Liverpool’s recent achievements are awe-inspiring and surprising. What has improved the quality of players’ play significantly? Technology, and more specifically, big data.
The last two tournaments played were great achievements for Liverpool. Since the beginning of 2019, we can actually talk about a definite improvement of the players from Anfield. The first victory in the FA Cup final against Chelsea, followed by a balanced (although ended in a 1:0 defeat) battle with Real Madrid for the Champions League title. How would technology lead the players to these successes?
We need to start at the beginning and explain, what is big data anyway? Let’s try to explain it with an example: the GPS on your phone is currently used by the whole world. Most drivers use it not only to find their way from point X to point Y, but also to avoid traffic jams, road works, etc.
All this information is downloaded continuously from millions of users, the administration, which reports on obstructions and so on. This pool of data goes into a database. The information gathered in this way is too numerous for a person to be able to make use of it on his own. Every now and then a new piece of information comes along that updates the current state of knowledge.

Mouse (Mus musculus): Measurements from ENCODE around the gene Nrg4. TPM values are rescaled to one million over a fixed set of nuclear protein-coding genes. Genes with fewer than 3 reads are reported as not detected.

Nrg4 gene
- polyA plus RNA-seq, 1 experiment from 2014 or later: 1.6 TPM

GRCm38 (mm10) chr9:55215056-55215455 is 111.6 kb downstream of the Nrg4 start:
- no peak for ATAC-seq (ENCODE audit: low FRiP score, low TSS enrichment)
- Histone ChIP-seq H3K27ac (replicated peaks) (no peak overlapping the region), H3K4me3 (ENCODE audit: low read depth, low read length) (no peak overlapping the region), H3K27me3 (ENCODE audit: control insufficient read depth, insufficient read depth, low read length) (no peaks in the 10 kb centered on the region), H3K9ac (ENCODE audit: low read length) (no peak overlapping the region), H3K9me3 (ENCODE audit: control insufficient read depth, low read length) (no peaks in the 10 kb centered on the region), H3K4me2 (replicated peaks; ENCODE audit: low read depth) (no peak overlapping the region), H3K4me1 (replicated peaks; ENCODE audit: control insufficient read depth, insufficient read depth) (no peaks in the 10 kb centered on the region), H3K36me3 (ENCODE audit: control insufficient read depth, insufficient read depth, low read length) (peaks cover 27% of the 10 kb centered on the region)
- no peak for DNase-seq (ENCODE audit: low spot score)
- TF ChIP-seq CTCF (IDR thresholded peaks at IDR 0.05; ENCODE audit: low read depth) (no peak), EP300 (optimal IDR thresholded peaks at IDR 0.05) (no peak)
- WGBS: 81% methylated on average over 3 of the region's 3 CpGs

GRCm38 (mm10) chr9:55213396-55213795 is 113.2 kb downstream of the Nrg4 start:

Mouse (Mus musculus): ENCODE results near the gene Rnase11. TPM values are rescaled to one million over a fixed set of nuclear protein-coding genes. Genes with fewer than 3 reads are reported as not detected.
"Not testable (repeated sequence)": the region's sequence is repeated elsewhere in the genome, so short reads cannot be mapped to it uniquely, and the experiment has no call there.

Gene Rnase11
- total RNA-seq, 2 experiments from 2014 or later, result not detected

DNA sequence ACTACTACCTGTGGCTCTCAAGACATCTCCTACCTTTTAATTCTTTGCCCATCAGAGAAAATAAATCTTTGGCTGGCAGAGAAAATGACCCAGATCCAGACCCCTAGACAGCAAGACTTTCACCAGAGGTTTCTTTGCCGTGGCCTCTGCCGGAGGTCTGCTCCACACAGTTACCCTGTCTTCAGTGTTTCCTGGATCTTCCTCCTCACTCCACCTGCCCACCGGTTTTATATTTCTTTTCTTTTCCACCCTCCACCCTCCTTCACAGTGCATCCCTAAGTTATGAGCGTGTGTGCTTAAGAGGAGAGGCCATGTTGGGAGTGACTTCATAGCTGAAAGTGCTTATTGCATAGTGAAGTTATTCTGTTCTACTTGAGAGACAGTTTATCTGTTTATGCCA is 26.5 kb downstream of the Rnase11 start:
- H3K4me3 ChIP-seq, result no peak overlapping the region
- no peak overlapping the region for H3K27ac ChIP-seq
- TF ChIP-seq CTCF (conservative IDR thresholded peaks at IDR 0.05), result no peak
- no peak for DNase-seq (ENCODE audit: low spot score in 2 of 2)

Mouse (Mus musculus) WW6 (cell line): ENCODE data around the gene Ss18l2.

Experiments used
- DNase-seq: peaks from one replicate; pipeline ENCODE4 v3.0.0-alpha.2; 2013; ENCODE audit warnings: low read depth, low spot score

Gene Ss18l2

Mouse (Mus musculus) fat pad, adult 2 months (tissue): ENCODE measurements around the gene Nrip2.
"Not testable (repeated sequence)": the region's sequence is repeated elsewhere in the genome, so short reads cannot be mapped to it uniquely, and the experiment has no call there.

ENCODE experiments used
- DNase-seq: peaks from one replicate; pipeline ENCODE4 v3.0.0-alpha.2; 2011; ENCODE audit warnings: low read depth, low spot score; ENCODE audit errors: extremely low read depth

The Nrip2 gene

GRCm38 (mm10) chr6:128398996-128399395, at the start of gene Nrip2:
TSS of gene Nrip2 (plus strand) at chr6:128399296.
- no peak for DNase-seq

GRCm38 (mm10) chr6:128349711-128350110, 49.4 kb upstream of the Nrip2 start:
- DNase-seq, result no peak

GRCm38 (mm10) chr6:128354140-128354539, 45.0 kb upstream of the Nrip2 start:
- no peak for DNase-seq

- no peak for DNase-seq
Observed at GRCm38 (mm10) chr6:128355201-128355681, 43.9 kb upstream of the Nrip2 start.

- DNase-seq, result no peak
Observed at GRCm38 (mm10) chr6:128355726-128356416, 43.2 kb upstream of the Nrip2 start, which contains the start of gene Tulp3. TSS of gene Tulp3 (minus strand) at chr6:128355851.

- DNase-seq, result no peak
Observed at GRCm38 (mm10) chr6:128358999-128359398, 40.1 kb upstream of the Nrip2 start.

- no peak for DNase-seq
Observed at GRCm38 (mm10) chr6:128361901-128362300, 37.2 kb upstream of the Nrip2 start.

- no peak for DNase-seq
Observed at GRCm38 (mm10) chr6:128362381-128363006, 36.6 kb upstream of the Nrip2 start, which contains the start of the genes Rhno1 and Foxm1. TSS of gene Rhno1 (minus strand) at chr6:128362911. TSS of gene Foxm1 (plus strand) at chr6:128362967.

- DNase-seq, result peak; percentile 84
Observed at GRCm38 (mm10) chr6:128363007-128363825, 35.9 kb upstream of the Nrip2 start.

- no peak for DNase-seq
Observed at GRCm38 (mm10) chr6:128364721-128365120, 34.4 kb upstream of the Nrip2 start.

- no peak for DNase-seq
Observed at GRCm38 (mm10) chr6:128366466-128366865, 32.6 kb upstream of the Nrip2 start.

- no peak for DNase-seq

This is why a big data analyst uses artificial intelligence to handle such a huge amount of data. He collects, segregates and extracts the information he needs from it. Referring to the GPS example: in this way, it is possible to observe that in a place where there is a busy intersection, every day between 2 and 4 pm there are steps that slow down the journey of drivers by an average of 15 minutes.
And this is the information we will see while traveling in the GPS. However, if one day there is little traffic, big data will collect data on the low volume of cars and also inform us about it. A useful tool, right?
The information collected in this way is used by the police, military, administration, marketing and PR companies, as well as sports clubs, among others. Recently, the well-known Intel company has made a particular name for itself in this market.
To simplify: the corporation collects data on football players, identifies their weaknesses and strengths. The analyst then processes all the available information and passes it on to the coach, who can use it during training. In this way, the skills of both the individual footballer and the entire team can be honed.
Then there is the aspect of transfers. The older generation still relies on personal observations of individual players and possibly the number of goals in the tables. Big data, however, proposes much more accurate measurements of players, which is why Brighton coach Graham Potter, among others, first discussed the whole matter with his analyst before buying players.
main photo: pixabay.com/phillipkofler